One section of Jón Árnason’s Icelandic Legends deals with divine punishment. Those stories are treated somewhat differently and have a more serious content than the other stories about God, The Devil or other divine interactions, which show that the evil actions of men are to be punished by God.
In the introduction to the divine punishment stories, it says:
“In itself, it cannot be directly said that they are of Christian content since very similar ideas appear in paganism among the Germans, and from there come the so-called divine judgments in the narrower sense of the word. Suddenly, the tone of such stories as they now pass by word of mouth is, on the whole, ecclesiastical or moral. The stories should therefore be mentioned here as they have not previously been mentioned on various occasions.”
Read other fairytales and legends:
- The Shepherd of Silfrúnarstaðir
- The Genesis of the Hidden People
- The Deacon of Myrká
- The Tale of Búkolla – Version 1 and 2
- White Cap
- Dear Mother in the Pen, Pen
- The Story of Mjaðveig Mánadóttir
- The Bishop and The Elves
- Katla’s Dream
- Now I should laugh if I were not dead!
- The Story of Bergþór of Bláfell
- “The Darkness is Fun”
- The Sorcerers in The Westman Islands
- The Two Sigurds
- The Man Servant and the Water-Elves
- The Merman
- Sæmundur the Learned and the devil
- Gold brow
- The Move
- Christmas Eve and New Year’s Eve
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The Raven at Skíðastaðir
A wealthy farmer lived at a farm called Skíðastaðir in the north of Iceland, which stood under a steep and very high mountain. He had many household servants and kept them sharply at work, summer and winter. In summer, he was wont to keep his people so hard at work that no maid was ever allowed to be at home at the farm for cooking. He had them cook on the Sabbath and finish the cooking for the whole week, thus hindering them from going to church or hearing the Word of God read at home.
Amongst other of his servants, there was a girl who, although dissatisfied with her place, the household ways, and the ungodliness of the farmer, had for a long while served at Skíðastaðir. She was of a peaceful temper and ready to do all she was bidden, wherefore she was beloved by her masters and fellow servants. It had most often fallen to her to cook on Sundays, but she got no other reward than to have the scourings of the pans for her share.
One winter was particularly hard, insomuch that both men and beasts died from starvation. The farmer at Skíðastaðir refused all help and aid to his fellow parishioners who asked for help for themselves and their beasts. He drove many needy men from him with harsh refusals instead of kind assistance. Neither were the servants at Skíðastaðir so well fed (although enough provisions were always at hand) that they could ever afford any aid to hungry visitors.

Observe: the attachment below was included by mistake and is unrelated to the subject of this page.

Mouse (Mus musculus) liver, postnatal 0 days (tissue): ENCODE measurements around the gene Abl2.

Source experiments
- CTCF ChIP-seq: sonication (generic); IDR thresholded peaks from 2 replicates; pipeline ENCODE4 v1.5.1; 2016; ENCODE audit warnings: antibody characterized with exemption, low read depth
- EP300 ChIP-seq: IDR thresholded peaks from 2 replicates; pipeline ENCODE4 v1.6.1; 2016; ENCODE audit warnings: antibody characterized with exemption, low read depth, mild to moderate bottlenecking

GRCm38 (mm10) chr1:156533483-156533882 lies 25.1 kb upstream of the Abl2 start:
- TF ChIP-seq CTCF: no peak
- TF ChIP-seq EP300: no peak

However, this girl always tried to leave some of her meals for those who came needy and hungry to Skíðastaðir.
This winter, all creatures were so worn out with hunger that they were found, in heaps, dead on the ground. Not even a hungry sparrow could find as much food as he could pick up in his little bill for a long time. Therefore, as is their wont in such times, the ravens flocked to the different farms to get hold of whatever eatable was cast out in the house sweepings. This was their only support this winter.
The kindly girl tried to throw out, in the sweepings of the kitchen, as much as she could of small scraps of food to help the poor, starving ravens. This she continued to do, and one of the ravens became so attached to her that he followed her nearly everywhere, outside the house. The following spring and summer, he used to come home to Skíðastaðir early in the morning to get his breakfast from the girl’s hand. She always had something in store for him and amused herself much with him.
One Sunday morning, the girl had risen very early to boil the stirabout for the household. She tried to scrape the pot before her raven friend came, hoping to please him with the scrapings. Just as she had done scraping the pot, she heard the voice of her friend outside. She went out with the scrapings in a large ladle and put them out where she had been wont to put them before.
But the raven first began hopping round the ladle and then fled away, a short distance, into the field.
The girl ran after him with the ladle. Still, he would not yet take the scrapings. It flew a short distance from her and waited for his kind friend, who followed him, not knowing what could possibly be the matter with her poor raven that had hitherto always devoured the scrapings with a raven’s appetite.
This game continued until the raven had made the girl follow him to a good distance from the home field. She was beginning to think of returning home and letting her raven alone.
While this was going on between the raven and the girl, the people at the different farms that stood in the valley opposite Skíðastaði saw a man in white garments walking along the ridge of the high mountains which stood over Skíðastaðir with a staff in his hand, till he came to a spot on the mountain, just above the farm. Here he stopped at the very minute the girl was about to leave the raven and struck with his staff on the mountain. At once slid down a large piece of it, ever increasing in its fall, and rolled over the farm. It destroyed every house and every life in the place, except that of the girl. Then she broke out into loud praises to God for having thus saved her from a terrible death with the aid of a raven.
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